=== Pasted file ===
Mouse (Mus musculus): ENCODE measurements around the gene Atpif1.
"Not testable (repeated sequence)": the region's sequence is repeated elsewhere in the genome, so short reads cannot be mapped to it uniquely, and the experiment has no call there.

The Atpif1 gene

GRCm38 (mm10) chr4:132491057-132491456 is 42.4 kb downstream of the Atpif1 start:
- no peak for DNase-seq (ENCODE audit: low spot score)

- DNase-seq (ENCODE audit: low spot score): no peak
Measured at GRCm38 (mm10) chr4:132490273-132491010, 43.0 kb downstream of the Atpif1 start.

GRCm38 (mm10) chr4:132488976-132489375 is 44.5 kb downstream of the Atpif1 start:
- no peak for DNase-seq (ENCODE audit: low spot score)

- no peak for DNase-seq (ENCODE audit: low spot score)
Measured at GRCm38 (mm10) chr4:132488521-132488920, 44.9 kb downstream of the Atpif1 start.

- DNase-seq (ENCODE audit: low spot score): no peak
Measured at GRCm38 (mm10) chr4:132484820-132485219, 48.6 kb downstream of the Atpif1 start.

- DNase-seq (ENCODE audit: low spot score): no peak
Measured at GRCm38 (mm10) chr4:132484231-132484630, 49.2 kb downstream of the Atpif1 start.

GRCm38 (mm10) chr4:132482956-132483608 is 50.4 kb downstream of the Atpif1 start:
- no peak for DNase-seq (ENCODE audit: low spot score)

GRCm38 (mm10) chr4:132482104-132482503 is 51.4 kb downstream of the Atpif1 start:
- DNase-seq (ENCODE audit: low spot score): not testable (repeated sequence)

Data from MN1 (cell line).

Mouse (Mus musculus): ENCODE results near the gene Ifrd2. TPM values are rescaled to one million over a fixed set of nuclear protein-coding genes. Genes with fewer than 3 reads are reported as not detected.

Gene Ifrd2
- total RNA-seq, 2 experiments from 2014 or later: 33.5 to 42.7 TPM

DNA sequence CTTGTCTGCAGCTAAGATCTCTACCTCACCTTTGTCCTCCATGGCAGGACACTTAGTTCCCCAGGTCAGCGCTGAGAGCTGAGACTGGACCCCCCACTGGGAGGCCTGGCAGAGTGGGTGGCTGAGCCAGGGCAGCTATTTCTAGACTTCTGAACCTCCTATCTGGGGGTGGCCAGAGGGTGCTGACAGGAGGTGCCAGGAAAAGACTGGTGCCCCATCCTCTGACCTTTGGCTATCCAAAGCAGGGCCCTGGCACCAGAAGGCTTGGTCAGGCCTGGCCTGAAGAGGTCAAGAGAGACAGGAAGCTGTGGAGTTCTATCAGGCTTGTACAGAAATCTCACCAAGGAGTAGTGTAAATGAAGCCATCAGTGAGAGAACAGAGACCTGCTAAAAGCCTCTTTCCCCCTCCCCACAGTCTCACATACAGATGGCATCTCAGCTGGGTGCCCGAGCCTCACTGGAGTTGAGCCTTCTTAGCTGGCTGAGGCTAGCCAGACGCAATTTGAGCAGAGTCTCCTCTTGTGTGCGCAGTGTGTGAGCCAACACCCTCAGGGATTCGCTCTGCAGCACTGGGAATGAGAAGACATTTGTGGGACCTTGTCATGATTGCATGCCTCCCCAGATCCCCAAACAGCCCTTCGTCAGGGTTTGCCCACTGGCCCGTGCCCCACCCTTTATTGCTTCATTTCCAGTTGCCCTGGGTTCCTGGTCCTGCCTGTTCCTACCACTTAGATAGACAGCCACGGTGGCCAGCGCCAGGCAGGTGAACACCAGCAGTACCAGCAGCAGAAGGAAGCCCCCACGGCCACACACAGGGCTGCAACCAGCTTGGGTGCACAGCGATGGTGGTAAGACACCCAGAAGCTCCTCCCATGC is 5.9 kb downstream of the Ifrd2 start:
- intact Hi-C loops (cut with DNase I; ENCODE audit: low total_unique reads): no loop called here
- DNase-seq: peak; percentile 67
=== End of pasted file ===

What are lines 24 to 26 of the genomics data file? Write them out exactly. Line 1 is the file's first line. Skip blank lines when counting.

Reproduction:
DNA sequence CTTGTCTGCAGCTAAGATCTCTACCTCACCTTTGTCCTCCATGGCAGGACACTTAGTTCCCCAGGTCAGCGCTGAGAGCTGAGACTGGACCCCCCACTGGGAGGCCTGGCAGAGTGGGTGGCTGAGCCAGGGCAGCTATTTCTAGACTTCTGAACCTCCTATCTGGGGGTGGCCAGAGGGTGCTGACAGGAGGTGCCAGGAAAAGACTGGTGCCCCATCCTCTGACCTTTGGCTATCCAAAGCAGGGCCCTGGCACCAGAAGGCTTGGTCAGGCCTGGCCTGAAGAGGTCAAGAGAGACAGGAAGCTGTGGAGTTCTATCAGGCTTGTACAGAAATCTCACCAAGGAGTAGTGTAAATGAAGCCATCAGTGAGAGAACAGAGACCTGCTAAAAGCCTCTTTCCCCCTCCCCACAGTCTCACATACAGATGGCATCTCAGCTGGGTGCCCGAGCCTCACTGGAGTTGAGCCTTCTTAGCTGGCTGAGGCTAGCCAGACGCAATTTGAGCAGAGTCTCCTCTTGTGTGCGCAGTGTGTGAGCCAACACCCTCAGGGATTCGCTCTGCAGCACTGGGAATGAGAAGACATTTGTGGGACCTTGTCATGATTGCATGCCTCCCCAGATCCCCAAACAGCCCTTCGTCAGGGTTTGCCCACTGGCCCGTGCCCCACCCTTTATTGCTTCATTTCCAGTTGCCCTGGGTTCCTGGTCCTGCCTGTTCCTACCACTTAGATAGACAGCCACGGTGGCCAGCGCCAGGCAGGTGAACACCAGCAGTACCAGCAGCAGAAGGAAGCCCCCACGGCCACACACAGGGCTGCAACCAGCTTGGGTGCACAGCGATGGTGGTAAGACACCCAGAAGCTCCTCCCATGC is 5.9 kb downstream of the Ifrd2 start:
- intact Hi-C loops (cut with DNase I; ENCODE audit: low total_unique reads): no loop called here
- DNase-seq: peak; percentile 67